PAIN AND GLORY (DOLOR Y GLORIA)
(director/writer: Pedro Almodóvar; cinematographer: Jose Luis Alcaine; editor: Teresa Font; music: Alberto Iglesias; cast: Nora Navas (Mercedes), Antonio Banderas (Salvador Mallo), Asier Etxeandia (Alberto Crespo), Cecilia Roth (Zulema), Penélope Cruz (Jacinta), Leonardo Sbaraglia (Federico Delgado), Julieta Serrano (Jacinta), César Vicente (Eduardo), Asier Flores (Salvador Mallo); Runtime:113; MPAA Rating: R; producers: Agustin Almodovar, Esther Garcia; Sony Picture Classics; 2019-Spain-in Spanish with English subtitles)
“The well-crafted movie offers many expressive moments for the grateful director to look back on, whose love letter to the cinema anticipates the day he will no longer be doing what he loves.”
Reviewed by Dennis Schwartz
Pain and Glory is the celebrated anti-establishment and idiosyncratic 70-year-old Spanish filmmaker Pedro Almodóvar’s (“Talk to Her”/”Volver”) most personal and passionate film. The drama is a thinly disguised excuse for Almodóvar’s lyrical autobiography (mixing facts with fiction) covering his illustrious 20-film opus. Almodóvar is shown to be likable, vulnerable, having genuine emotions, being a true champion for human rights, and his talent and vast film experience is invaluable, as the director bares his soul and bravely tell us openly about his insecurities.
The drama provides a chance for Almodóvar to look back at his career through the eyes of the ageing film director Salvador Mallo, who is beautifully played by the 59-year-old Antonio Banderas as the director’s alter ego. Banderas was discovered by Almodóvar and had his breakout role in the 1982 “Labyrinth of Passion”.
Mallo is the enfant terrible director losing his will to fight the fight anymore for the cause, who is set to announce his retirement after dealing with both excruciating physical pain (tinnitus, migraines, back pain & more) and emotional problems (depression & creativity blockage) that prevent him from working.
Pain and Glory opens with a haggard looking Mallo, idle after not working for years, doing exercises in his swimming pool, in his luxurious Madrid home, whereby his mind wanders and he fondly recalls himself as a 9-year-old boy (Asier Flores) in the 1960s, in Vallencia, living under the Franco fascist regime, tagging along while the women do the laundry by the river. He still glows remembering his loving sensual seamstress mother Jacinta (Penélope Cruz-his mom as a child is later also brilliantly played in old age by Julieta Serrano) telling the other women that if allowed she would like to swim naked in the river and then the women spontaneously break into a joyful flamenco song.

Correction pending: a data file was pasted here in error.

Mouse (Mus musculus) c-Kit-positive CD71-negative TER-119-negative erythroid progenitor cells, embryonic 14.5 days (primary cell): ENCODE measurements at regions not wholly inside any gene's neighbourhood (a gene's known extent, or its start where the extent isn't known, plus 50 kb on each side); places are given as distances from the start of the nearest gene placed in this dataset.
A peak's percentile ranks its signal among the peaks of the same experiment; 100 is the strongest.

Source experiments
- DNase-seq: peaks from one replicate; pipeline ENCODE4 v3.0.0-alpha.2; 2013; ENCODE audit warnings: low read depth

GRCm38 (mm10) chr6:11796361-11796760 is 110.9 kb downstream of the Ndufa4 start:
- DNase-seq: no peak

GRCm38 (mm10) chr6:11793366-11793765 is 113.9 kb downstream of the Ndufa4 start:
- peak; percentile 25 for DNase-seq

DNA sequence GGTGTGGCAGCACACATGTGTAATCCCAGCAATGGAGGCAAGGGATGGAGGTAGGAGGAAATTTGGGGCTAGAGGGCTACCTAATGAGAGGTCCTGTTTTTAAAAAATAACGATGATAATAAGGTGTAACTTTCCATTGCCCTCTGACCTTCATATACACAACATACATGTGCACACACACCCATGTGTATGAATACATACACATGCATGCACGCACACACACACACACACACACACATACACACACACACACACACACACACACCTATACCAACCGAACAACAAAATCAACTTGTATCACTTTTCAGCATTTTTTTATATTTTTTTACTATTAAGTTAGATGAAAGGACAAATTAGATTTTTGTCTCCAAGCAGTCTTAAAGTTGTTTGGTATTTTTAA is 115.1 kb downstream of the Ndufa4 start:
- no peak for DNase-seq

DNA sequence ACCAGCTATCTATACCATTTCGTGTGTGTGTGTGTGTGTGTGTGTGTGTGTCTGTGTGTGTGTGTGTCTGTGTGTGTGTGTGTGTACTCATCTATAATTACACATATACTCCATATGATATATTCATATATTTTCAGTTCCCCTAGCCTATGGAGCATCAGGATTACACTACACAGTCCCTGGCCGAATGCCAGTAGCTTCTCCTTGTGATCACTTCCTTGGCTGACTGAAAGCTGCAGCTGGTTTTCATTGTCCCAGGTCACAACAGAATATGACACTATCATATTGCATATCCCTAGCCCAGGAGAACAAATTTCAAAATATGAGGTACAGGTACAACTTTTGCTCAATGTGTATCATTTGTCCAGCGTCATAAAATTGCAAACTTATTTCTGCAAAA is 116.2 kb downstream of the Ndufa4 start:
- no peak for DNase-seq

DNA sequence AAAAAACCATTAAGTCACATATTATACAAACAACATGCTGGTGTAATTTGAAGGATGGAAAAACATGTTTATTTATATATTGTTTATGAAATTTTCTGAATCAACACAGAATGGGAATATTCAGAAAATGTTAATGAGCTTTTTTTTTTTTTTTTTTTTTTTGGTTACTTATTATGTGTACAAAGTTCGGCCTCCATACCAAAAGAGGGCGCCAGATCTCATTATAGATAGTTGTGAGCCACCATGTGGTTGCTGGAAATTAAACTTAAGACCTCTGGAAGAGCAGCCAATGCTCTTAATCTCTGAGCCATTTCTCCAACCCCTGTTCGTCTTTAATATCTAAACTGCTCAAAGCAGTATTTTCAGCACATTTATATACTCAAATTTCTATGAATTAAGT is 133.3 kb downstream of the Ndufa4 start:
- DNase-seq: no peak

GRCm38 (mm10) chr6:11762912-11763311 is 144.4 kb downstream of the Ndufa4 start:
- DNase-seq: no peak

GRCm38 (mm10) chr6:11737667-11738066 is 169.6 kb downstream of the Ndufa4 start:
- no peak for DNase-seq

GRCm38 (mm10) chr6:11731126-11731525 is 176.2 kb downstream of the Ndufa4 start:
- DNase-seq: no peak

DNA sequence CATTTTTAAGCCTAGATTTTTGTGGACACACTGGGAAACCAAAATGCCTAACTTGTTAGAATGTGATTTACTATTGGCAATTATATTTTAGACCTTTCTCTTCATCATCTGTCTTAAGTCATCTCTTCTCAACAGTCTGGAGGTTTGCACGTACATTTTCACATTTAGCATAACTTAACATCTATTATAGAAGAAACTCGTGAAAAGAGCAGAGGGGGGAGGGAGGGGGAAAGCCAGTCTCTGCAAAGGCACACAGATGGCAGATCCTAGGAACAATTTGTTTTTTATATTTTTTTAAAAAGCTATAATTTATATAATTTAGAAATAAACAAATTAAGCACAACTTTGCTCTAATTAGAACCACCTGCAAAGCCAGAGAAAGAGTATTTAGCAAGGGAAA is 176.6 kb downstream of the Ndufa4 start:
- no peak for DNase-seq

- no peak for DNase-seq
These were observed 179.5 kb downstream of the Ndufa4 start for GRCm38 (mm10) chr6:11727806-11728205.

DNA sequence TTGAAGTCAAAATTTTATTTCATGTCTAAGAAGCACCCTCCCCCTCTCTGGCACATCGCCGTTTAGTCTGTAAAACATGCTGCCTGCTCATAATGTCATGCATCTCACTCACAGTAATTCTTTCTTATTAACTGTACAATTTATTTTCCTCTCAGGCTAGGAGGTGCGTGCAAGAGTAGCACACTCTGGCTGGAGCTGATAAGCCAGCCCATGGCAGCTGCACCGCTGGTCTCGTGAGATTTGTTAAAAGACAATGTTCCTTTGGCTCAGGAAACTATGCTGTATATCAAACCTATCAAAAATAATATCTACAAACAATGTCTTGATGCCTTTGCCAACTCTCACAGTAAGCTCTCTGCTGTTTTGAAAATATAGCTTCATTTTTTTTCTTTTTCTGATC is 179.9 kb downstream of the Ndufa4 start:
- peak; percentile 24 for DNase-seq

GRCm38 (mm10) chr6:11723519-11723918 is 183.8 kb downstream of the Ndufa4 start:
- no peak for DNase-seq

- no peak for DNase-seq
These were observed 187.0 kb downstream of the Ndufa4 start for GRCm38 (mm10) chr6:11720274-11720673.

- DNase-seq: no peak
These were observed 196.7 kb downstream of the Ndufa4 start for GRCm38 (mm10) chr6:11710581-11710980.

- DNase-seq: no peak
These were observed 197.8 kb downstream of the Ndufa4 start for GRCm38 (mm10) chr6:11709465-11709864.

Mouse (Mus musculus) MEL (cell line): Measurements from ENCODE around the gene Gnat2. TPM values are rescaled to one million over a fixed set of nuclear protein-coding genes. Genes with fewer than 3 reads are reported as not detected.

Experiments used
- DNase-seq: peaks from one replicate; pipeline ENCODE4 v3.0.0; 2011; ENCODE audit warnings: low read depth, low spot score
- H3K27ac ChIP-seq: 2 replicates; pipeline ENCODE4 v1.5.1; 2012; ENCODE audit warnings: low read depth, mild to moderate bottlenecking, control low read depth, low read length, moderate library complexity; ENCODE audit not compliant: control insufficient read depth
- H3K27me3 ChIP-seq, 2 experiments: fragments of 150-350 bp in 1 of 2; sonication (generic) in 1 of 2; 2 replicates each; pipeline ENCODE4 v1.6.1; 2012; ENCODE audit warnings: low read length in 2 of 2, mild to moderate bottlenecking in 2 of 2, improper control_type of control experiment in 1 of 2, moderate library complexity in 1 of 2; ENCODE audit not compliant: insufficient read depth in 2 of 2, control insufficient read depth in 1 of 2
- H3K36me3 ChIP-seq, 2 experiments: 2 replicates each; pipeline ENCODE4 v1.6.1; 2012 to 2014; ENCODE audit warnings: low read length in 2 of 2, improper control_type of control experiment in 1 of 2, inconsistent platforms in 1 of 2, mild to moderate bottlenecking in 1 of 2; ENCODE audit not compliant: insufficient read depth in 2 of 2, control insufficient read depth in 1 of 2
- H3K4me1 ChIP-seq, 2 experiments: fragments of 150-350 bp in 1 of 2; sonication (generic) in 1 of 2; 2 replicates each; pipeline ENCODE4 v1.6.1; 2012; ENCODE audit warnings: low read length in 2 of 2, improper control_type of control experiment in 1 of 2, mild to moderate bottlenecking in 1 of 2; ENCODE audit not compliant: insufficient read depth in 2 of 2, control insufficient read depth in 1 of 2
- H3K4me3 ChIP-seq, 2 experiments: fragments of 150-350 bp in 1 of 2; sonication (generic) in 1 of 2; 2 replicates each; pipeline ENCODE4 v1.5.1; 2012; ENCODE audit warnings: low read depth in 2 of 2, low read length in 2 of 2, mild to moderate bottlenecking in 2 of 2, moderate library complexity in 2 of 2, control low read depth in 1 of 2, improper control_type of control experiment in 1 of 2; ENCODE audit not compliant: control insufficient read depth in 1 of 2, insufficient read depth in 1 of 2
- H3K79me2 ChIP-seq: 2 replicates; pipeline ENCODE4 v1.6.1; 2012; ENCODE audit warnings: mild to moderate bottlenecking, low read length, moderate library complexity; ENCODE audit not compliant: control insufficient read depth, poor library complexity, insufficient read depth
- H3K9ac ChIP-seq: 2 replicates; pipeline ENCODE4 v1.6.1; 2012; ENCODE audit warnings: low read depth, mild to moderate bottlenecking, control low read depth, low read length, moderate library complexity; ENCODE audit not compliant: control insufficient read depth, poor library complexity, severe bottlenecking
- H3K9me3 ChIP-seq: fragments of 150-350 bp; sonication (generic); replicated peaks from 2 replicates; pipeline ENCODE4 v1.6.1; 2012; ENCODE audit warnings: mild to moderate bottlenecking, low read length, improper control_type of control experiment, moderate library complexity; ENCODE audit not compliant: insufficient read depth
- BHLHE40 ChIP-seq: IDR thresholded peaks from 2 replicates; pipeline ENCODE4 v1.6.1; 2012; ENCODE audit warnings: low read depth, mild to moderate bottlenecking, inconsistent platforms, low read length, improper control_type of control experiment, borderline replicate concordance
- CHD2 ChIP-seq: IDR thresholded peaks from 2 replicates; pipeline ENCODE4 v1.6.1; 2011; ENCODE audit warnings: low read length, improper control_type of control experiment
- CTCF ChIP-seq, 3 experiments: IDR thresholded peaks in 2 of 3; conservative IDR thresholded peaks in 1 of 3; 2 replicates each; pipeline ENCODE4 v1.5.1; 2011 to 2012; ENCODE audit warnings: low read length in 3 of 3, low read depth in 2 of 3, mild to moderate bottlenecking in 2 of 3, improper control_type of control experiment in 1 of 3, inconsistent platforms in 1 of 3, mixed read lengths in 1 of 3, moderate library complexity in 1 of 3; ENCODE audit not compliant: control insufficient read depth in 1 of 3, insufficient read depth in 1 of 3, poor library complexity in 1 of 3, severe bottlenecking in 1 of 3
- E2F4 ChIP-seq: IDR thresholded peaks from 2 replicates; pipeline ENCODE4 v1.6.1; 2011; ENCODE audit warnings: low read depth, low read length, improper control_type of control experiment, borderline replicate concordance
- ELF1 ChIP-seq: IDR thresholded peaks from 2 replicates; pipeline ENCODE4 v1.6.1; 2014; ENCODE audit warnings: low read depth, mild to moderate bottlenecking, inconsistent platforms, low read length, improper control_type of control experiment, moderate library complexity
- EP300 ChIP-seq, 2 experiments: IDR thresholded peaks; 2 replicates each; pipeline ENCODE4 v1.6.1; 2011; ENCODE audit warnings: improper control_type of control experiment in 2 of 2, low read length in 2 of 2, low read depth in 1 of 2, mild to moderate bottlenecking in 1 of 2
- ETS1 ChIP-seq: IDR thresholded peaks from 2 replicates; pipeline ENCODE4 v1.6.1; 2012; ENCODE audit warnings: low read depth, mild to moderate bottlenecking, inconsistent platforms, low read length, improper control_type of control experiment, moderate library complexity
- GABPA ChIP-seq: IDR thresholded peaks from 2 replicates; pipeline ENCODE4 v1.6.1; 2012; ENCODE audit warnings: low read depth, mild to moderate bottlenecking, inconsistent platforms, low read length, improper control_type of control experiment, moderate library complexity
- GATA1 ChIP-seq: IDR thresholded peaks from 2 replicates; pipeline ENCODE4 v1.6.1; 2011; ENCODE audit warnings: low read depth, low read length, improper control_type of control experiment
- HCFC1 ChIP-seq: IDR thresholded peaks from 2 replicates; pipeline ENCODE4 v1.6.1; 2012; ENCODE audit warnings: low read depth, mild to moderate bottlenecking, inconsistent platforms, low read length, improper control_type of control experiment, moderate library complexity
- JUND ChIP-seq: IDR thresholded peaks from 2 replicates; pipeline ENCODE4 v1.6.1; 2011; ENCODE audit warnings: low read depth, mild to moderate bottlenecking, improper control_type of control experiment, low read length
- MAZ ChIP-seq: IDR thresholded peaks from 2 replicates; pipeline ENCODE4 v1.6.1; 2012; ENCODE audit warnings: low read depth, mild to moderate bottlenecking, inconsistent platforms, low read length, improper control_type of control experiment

We see Salvador as a child getting excited for an illiterate hunky builder (César Vicente) showering, someone he tutors, and how his alert mother futilely tried to discourage such queer desires. There’s also the adult Salvador in the 1980s having his first gay sex in Madrid, not afraid to let the world know he’s queer.
The film’s most expressive scene has Mallo invited to an upcoming revival cinematheque screening of his hit film “Taste” from the ’80s, along with its unhinged star Alberto (Asier Etxeandia). A meeting is arranged for them to reunite through his long-suffering assistant Mercedes (Nora Navas). The estranged duo participate in a Q&A for the cinema group afterward, as we learn the two had a spat during the filming 30 years ago and this is their first time back together. Their reconciliation has the unkempt druggie actor provide the desperate emotionally crippled director to smoke some heroin, thinking falsely that this could possibly be a way to relieve his pain and get him working again. On a home visit, Alberto comes across a monologue called “Addiction” on Salvador’s computer and convinces Mallo to allow him to perform it as a play.
There’s also an emotionally gratifying encounter with an old lover, the Argentinian, Federico (Leonardo Sbaraglia), who suddenly calls Mallo and their affair brings back cheerful memories.
Using Fellini-esque visuals to record the director’s memories throughout the many flashbacks, gave the film a joyous counterpoint to all the sadness of the narrative.
The well-crafted movie offers many expressive moments for the grateful director to look back on, whose love letter to the cinema anticipates the day he will no longer be doing what he loves. It veers back and forth in time and one memory leads to another, as the master filmmaker seems like he could have kept going on and on.
Antonio Banderas won a Best Actor award at Cannes.
REVIEWED ON 10/14/2019